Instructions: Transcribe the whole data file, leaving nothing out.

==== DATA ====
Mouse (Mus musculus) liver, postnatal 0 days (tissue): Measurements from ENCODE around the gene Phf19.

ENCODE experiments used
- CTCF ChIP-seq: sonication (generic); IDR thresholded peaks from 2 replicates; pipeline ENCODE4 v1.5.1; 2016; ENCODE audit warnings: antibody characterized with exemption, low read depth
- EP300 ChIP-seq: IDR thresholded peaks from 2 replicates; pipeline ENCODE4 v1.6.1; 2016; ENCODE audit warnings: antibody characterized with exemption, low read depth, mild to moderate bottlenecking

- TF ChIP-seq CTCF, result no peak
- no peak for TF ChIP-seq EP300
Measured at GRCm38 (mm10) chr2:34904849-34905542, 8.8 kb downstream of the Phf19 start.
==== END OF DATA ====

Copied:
Mouse (Mus musculus) liver, postnatal 0 days (tissue): Measurements from ENCODE around the gene Phf19.

ENCODE experiments used
- CTCF ChIP-seq: sonication (generic); IDR thresholded peaks from 2 replicates; pipeline ENCODE4 v1.5.1; 2016; ENCODE audit warnings: antibody characterized with exemption, low read depth
- EP300 ChIP-seq: IDR thresholded peaks from 2 replicates; pipeline ENCODE4 v1.6.1; 2016; ENCODE audit warnings: antibody characterized with exemption, low read depth, mild to moderate bottlenecking

- TF ChIP-seq CTCF, result no peak
- no peak for TF ChIP-seq EP300
Measured at GRCm38 (mm10) chr2:34904849-34905542, 8.8 kb downstream of the Phf19 start.